Two blow dryers, one next to each ear, each geared to its highest setting. That’s the first wave. Then the Morse code. She puts on clogs, which are really more like mallets for her feet. Once she’s in her clogs, she practices her vertical, soaring several feet in the air before landing back on the ground where she tries her best to stomp through our wooden floors. It’s as soothing as when your phone convulses with an Amber Alert.
Once she’s completed her clog-to-floor Morse code message, but before she leaves, she hovers over me to make sure I’m still pretending to be asleep. I am. She walks to the front door, opens it and then with all her strength, using two hands, she slams it as hard as she can. The frame of the house shakes, the windows next door rattle, a cat scaling our fence loses its balance as a wave of vibration rolls through our neighborhood, kicking up loose chunks of sidewalk and jolting the SmartCars and Mini Coopers between Riverside Drive and the 101.
Now that my cortisol levels are through the roof, it’s time meditate.
With expanded lungs and an open heart, I follow Sunset Boulevard from Silver Lake to Hollywood. I pull into a hospital across the street from one of the dozen Scientology Centers between Highland and Hillhurst. Inside the hospital, a woman sticks a needle in my arm. It’s full of poison. A small dose. They call this a flu shot. There may be pros and there may be cons, but like the samples at Costco, I’m not doing it because I’m particularly interested in an eighth of a chicken pesto wrap, I’m doing it because it’s free.
Before I leave, I slip into the bathroom. I’m walking with my head down, scrolling through Twitter, not registering anything: more sex offenders, more natural disasters, more school shootings and a Harold Pinter quote that I read three times and still can’t make sense of. That’s what I’m doing. I’m saying a Harold Pinter quote from a play I’ve never read in my head when I look up to see a guy, with what I guess you’d call a carbuncled face and hair like Don Draper, staring at me. He’s smiling. “Hey man.”
Remember, I’ve meditated. People say hi and I say hi back. Compassion, empathy, “I care about your pain, darling.” Some Buddhist teacher said that. I nod. He holds up a plastic bag with a small cup inside, “Would you mind?”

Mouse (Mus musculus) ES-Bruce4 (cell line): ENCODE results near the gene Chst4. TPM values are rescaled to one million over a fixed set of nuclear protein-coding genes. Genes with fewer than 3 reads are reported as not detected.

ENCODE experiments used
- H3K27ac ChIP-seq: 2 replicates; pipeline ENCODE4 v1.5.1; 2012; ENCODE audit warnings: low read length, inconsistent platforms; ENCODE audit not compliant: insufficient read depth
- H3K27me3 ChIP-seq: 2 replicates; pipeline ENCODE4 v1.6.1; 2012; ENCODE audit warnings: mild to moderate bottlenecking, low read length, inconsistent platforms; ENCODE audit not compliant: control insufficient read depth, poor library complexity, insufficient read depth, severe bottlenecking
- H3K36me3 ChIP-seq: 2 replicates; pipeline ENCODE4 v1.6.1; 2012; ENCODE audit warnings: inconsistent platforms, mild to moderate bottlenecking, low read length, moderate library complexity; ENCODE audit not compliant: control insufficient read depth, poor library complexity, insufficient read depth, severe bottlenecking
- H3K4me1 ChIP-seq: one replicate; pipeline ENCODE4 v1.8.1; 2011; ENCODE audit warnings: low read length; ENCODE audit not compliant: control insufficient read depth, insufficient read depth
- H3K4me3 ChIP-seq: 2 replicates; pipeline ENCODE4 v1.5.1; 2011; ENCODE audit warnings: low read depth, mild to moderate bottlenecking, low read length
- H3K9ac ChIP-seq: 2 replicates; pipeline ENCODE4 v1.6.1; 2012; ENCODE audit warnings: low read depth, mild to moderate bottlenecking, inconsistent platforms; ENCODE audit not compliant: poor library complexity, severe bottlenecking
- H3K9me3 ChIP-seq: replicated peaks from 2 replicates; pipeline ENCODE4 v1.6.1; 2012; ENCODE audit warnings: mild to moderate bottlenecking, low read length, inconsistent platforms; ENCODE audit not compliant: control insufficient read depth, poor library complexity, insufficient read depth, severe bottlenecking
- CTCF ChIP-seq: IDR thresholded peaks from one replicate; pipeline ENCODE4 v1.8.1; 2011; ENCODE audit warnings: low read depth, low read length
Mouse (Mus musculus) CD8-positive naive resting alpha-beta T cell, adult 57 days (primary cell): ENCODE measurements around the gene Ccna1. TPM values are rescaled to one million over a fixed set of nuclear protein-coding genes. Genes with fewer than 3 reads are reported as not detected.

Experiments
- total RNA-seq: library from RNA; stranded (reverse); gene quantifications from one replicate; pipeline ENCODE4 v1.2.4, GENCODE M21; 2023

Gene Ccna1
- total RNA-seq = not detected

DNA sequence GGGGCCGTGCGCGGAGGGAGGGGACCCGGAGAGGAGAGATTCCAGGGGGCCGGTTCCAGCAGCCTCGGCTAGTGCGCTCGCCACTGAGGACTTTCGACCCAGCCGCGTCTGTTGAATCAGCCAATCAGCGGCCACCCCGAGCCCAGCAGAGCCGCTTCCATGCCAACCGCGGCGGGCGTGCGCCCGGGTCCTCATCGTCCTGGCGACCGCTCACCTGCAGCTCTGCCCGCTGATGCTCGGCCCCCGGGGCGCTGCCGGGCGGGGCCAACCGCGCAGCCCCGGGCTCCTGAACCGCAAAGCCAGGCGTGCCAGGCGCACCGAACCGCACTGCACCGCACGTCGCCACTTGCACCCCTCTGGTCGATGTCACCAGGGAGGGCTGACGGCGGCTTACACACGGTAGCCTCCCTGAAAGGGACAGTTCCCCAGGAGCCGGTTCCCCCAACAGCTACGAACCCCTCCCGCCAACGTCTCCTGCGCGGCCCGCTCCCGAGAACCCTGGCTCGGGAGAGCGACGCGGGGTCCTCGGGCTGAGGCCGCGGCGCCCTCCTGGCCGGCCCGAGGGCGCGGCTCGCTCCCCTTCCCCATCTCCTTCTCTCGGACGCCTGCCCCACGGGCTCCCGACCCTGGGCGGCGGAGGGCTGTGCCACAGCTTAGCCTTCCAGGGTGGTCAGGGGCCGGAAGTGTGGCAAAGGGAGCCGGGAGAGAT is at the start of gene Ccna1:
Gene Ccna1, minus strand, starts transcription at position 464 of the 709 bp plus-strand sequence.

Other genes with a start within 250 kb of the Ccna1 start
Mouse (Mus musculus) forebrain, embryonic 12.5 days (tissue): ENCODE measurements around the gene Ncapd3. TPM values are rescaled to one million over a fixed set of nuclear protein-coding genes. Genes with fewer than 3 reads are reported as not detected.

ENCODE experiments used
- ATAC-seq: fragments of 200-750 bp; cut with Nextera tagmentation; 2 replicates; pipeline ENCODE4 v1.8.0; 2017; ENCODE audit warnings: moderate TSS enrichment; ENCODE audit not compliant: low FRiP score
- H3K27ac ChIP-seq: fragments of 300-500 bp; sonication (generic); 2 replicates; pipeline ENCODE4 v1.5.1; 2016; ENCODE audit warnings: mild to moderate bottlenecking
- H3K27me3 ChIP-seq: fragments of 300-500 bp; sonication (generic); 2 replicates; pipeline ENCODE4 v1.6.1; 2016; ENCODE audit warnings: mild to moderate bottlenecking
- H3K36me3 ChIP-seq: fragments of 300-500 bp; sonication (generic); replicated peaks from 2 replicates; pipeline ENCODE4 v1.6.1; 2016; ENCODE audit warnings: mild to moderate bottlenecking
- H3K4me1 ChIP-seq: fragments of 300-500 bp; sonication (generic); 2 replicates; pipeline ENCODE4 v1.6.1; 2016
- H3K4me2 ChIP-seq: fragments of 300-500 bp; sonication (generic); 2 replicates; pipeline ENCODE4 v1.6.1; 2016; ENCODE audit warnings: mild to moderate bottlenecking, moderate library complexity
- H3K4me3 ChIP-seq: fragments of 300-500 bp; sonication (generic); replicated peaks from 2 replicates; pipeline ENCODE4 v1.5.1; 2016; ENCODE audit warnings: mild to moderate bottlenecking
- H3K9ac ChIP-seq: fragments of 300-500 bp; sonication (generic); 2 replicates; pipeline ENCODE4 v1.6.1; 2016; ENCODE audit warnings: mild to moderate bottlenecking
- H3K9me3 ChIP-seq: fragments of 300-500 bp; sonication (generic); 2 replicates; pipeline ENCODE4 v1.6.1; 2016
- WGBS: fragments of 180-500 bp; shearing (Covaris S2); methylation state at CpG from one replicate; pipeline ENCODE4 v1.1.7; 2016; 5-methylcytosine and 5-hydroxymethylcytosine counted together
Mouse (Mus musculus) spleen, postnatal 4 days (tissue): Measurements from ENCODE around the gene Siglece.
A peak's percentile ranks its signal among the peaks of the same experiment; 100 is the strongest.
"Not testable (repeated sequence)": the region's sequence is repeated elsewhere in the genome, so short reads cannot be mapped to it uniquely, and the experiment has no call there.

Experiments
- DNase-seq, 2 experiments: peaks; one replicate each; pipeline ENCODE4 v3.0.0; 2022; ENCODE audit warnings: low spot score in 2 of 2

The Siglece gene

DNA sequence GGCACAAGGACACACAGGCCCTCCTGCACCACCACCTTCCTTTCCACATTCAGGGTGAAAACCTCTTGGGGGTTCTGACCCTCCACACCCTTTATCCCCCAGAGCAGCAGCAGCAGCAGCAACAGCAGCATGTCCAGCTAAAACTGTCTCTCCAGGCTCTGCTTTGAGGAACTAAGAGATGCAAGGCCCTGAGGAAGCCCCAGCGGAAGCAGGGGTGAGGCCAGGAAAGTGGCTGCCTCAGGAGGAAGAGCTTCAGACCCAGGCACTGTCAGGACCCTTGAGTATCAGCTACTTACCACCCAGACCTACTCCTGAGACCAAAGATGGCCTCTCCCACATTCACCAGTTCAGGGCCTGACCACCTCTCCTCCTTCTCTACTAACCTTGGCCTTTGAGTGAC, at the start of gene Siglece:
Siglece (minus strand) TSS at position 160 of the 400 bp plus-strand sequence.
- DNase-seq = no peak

“I care about your suffering.” I don’t say that to him, but I think it. This is someone asking for help and I know how hard that can be. I take the cup in the plastic bag and walk to the stall. It’s locked. I think about waiting but he nods at the urinal. Sure.
While he stands behind me, I fill the plastic cup with remnants of hot water, lemon juice and apple cider vinegar. Fuck me if I’m not my guru’s follower. I walk over to the sink, wash my hands and pass the carbuncled Don Draper my urine. He takes it from me like he’s taken the urine of a thousand men before me, which makes me feel better because I was starting to feel weird about this whole thing.
He raises his eyebrows, doesn’t say thanks and walks out of the bathroom. But that’s okay. I don’t need to be thanked, because I care about his pain, right? His suffering? Though it’s starting to feel like my morning practice of compassion is wearing off. I’m starting to feel like, yes, I’m psyched I was able to pay it forward, I hope that if I ever need a stranger’s urine, someone will pee in a cup for me. But I’m also feeling like, How about a fucking thank you, Don?
Not for the first time, my medical provider declines to validate my parking. I trot to the structure, pay $54 for my 32 minute visit. I’m on my way to work when it occurs to me that as well intentioned as I may have been, as pure of heart as I hope to be, I did have an edible last night before I watched Dunkirk, so that guy is definitely going to fail his drug test.
But hey, purity of my urine aside, I still care about your suffering, darling.